Green innovation and environmental responsibility underscore three research projects that have received funding from the Ontario government through the Ontario Research Fund (ORF) and Early Research Awards (ERA) program. 

The funding is part of the $278 million the provincial government has invested in research projects at universities, colleges, research institutes and research hospitals across the province. 

 “This substantial investment from the provincial government enables University of Guelph research teams to conduct pioneering research that reuses, reduces and reckons with waste,” said Dr. Rene Van Acker, interim vice-president (research). “With their potential for product development and policy, these innovative projects will have lasting economic and ecological benefit for Ontario, Canada and beyond.” 

Ontario Research Fund 

ORF, through the Research Excellence program, supports researchers to make discoveries that help advance the development of innovative new products and technologies. 

Dr. Amar Mohanty 

Dr. Amar Mohanty poses for a portrait
Dr. Amar Mohanty

Dr. Mohanty, director of the Bioproducts Discovery and Development Centre, Distinguished Research Excellence Chair in Sustainable Materials and a professor cross-appointed to the Department of Plant Agriculture within the Ontario Agricultural College (OAC) and the School of Engineering in the College of Engineering and Physical Sciences (CEPS), has received $2 million to develop advanced flameproof and lighter sustainable materials, using waste streams from automotive industry and lignin from pulp processing.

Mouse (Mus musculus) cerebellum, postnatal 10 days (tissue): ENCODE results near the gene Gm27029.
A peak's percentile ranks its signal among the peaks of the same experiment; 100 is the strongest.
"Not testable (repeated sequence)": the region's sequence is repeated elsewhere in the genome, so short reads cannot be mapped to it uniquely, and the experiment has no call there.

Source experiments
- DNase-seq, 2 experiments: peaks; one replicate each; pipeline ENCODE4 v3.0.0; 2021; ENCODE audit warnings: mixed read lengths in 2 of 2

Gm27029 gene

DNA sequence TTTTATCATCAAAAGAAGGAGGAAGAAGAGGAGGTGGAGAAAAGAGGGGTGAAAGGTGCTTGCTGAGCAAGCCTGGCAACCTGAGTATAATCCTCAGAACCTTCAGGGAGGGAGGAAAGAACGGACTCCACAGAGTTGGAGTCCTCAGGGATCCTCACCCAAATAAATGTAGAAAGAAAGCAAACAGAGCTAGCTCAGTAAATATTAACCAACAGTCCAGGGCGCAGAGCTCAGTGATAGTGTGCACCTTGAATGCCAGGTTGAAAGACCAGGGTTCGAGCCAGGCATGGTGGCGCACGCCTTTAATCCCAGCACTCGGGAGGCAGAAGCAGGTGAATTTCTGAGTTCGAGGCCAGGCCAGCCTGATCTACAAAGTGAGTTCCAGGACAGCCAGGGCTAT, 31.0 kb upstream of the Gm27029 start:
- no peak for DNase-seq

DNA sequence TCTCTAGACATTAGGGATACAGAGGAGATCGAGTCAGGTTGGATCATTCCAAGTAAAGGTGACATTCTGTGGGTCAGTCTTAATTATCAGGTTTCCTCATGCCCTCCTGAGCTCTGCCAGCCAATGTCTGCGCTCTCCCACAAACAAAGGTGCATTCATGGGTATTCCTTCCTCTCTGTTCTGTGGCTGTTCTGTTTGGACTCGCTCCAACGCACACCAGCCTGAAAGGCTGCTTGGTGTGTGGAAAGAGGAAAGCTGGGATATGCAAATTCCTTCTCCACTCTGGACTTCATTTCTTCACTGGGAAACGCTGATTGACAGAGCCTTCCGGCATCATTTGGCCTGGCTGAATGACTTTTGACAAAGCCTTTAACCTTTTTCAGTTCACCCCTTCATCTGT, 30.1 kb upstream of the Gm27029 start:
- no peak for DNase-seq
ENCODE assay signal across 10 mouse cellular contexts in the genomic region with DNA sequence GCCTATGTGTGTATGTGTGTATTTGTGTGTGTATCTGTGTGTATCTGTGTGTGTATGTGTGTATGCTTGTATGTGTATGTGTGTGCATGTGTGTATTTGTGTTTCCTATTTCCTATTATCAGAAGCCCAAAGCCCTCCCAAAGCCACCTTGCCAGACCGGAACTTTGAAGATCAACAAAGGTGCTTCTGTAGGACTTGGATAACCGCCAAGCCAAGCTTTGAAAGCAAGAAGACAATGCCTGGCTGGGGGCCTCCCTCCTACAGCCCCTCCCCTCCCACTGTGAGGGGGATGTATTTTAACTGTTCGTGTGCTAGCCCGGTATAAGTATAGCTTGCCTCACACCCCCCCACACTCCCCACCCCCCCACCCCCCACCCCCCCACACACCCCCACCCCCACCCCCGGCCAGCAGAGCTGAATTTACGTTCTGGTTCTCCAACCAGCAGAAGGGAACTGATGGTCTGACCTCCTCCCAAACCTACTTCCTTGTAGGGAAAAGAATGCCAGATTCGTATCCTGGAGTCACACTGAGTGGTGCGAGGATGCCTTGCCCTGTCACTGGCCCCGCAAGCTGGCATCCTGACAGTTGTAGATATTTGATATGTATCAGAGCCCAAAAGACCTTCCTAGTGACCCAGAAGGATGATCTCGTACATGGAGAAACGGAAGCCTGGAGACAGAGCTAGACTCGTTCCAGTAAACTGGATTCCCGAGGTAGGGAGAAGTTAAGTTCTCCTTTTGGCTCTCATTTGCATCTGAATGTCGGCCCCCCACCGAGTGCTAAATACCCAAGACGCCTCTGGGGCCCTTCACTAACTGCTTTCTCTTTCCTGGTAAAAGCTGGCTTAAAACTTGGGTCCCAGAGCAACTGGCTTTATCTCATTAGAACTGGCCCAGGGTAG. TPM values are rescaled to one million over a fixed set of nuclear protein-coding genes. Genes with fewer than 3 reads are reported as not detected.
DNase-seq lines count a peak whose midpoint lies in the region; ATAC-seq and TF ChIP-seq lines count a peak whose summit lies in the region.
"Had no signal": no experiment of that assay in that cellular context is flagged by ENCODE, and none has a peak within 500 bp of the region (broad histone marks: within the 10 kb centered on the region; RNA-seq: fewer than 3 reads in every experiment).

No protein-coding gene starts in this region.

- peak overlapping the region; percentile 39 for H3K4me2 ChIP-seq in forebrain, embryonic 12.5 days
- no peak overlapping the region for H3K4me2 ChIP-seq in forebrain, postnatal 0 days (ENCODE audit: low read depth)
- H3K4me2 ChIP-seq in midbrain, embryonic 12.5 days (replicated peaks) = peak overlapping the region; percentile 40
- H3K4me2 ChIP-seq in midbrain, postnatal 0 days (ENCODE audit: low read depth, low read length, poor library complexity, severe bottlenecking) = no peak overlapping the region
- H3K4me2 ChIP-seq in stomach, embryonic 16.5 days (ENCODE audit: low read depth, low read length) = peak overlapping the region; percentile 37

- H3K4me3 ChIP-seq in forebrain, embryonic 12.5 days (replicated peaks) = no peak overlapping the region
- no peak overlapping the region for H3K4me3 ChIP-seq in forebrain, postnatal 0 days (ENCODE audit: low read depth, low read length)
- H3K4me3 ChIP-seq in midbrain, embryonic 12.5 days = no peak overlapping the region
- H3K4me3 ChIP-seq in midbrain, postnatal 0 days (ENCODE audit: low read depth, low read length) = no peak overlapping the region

These sustainable biocomposite materials are being engineered to replace battery pack casings and other components in electric vehicles (EV), resulting in lighter, safer and more environmentally sustainable EVs.  

The research team includes Drs. Manjusri Misra, Stefano Gregori and Abdallah Elsayed, both in U of G’s School of Engineering, as well as researchers from McMaster University, University of Toronto and Western University. They will also collaborate with Canadian and international institutions and industrial partners from across the automotive, manufacturing and recycling industries. 

Dr. Manjusri Misra 

A headshot of Dr. Manjusri Misra in a lab
Dr. Manjusri Misra

Dr. Misra, a Tier 1 Canada Research Chair in Sustainable Biocomposites and a professor cross-appointed to the School of Engineering and the Department of Plant Agriculture, has received $1 million to develop and commercialize home-compostable K-cup coffee capsules, a product not currently available in North America.  

Coffee capsules consist of both a cup and a sealing film. Misra and her research team have developed and successfully lab-tested biodegradable materials for both components, which can be composted at home and in industrial composting facilities. This funding will enable them to prepare their capsule for commercial production.  

Their innovative materials will provide a cost-competitive option that extends the shelf life of single-use coffee capsules and reduces the waste produced by their use.  

The research team includes Dr. Mohanty and Dr. Brandon Gilroyed, School of Environmental Sciences within OAC, researchers from McMaster University and collaborators from industry, government and not-for-profit sectors. 

Early Research Awards 

Dr. Ryan Prosser 

Prof. Ryan Prosser
Dr. Ryan Prosser

Dr. Prosser, a professor in the School of Environmental Sciences within the OAC, has received $140,000 from the ERA program, which helps early-career researchers build their research teams.  

Prosser and his research group study the fate and effect of chemicals and other stressors in the environment.  

With this funding, they will assess the prevalence and impact of microplastics on freshwater ecosystems. The data they collect will contribute to the management and conservation of Ontario’s freshwater environments. 

The ERA covers salaries and travel for student research assistants, equipment costs and facility expenses. The award will be matched by $50,000 from the University.